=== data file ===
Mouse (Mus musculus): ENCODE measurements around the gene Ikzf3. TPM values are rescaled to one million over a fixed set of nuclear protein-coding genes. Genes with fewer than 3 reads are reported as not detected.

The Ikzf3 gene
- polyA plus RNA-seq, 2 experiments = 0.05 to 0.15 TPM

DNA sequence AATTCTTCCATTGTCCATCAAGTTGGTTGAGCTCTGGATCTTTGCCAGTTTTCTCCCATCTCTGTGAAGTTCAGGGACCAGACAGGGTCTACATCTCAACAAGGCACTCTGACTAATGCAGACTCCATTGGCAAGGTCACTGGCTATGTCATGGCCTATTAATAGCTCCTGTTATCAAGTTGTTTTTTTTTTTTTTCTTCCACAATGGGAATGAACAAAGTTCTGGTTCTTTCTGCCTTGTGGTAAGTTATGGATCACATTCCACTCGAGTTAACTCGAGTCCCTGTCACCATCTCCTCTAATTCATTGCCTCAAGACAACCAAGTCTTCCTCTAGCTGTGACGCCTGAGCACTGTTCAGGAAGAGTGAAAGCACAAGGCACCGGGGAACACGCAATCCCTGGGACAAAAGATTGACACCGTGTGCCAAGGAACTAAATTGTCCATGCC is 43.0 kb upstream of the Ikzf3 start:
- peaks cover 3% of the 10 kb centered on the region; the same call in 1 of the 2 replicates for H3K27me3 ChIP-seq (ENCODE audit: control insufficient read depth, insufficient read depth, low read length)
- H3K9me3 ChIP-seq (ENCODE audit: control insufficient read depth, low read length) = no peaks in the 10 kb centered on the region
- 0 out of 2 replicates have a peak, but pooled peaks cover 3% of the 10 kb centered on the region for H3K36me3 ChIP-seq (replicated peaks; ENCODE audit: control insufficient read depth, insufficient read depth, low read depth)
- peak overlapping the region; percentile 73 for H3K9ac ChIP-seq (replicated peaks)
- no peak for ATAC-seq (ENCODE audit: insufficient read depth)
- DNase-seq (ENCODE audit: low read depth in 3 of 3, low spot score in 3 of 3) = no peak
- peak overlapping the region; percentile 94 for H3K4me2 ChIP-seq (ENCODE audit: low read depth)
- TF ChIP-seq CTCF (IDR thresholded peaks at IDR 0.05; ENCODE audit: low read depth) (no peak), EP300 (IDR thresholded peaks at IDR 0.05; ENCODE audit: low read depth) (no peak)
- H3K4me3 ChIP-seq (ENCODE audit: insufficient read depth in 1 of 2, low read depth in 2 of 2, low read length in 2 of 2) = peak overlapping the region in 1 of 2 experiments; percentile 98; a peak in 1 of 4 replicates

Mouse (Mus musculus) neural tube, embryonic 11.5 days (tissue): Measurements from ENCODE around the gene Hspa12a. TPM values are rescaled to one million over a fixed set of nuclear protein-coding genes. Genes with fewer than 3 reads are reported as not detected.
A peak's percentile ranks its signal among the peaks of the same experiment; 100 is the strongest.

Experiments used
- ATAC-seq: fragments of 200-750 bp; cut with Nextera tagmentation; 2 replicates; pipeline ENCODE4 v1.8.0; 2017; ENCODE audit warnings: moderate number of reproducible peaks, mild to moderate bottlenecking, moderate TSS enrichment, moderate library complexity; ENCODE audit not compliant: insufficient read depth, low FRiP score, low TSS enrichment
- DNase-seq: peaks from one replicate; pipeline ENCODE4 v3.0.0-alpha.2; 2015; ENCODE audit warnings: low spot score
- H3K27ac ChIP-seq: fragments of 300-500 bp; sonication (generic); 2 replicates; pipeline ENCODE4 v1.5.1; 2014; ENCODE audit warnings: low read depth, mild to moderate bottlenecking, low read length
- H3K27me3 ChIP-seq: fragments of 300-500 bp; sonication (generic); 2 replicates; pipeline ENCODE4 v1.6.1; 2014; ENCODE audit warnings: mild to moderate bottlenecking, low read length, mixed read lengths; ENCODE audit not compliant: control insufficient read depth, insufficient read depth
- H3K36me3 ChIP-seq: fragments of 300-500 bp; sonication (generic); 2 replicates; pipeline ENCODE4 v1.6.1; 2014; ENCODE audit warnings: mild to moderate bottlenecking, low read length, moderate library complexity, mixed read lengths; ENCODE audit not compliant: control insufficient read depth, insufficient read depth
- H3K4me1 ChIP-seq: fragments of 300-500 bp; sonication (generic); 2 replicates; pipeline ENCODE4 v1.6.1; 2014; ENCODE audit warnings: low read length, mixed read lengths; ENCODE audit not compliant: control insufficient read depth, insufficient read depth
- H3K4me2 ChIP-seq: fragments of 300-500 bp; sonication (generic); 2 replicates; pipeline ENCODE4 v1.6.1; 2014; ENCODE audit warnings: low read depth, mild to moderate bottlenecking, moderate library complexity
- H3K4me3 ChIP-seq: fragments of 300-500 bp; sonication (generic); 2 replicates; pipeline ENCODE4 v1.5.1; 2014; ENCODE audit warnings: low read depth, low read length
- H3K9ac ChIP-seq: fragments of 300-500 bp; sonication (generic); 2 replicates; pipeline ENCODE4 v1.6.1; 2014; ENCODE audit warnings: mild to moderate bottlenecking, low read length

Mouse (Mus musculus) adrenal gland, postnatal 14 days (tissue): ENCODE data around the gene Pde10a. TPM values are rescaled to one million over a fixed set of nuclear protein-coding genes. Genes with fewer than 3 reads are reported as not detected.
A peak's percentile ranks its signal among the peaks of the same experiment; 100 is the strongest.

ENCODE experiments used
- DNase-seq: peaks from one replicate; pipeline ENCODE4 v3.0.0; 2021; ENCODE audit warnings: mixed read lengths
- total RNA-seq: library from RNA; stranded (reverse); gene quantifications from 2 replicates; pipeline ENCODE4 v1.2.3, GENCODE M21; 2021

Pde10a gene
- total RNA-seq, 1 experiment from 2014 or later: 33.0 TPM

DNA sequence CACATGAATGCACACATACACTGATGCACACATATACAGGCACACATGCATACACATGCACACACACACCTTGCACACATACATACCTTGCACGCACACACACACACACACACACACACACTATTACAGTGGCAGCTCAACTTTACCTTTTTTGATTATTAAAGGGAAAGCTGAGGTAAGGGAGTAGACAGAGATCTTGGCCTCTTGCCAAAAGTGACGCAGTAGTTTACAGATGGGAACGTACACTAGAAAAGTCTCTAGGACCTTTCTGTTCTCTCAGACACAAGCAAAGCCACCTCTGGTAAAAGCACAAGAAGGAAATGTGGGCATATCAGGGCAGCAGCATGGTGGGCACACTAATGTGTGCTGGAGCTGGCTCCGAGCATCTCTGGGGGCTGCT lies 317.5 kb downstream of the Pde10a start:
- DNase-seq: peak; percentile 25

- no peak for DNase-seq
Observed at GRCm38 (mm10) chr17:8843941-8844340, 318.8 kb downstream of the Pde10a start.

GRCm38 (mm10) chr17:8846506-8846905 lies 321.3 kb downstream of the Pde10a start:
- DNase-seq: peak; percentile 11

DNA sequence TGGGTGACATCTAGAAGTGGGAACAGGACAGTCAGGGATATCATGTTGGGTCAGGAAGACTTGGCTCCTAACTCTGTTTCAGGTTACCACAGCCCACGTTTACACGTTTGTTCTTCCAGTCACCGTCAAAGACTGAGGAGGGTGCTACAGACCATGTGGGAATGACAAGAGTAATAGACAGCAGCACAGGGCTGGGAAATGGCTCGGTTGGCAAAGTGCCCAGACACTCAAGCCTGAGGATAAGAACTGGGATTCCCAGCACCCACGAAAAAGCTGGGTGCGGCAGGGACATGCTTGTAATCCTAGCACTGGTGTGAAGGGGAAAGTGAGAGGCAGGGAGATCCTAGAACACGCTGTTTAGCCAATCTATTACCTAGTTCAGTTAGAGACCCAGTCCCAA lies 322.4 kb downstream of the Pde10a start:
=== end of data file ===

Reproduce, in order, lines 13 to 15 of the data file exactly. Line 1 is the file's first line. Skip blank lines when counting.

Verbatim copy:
- H3K4me3 ChIP-seq (ENCODE audit: insufficient read depth in 1 of 2, low read depth in 2 of 2, low read length in 2 of 2) = peak overlapping the region in 1 of 2 experiments; percentile 98; a peak in 1 of 4 replicates

Mouse (Mus musculus) neural tube, embryonic 11.5 days (tissue): Measurements from ENCODE around the gene Hspa12a. TPM values are rescaled to one million over a fixed set of nuclear protein-coding genes. Genes with fewer than 3 reads are reported as not detected.
A peak's percentile ranks its signal among the peaks of the same experiment; 100 is the strongest.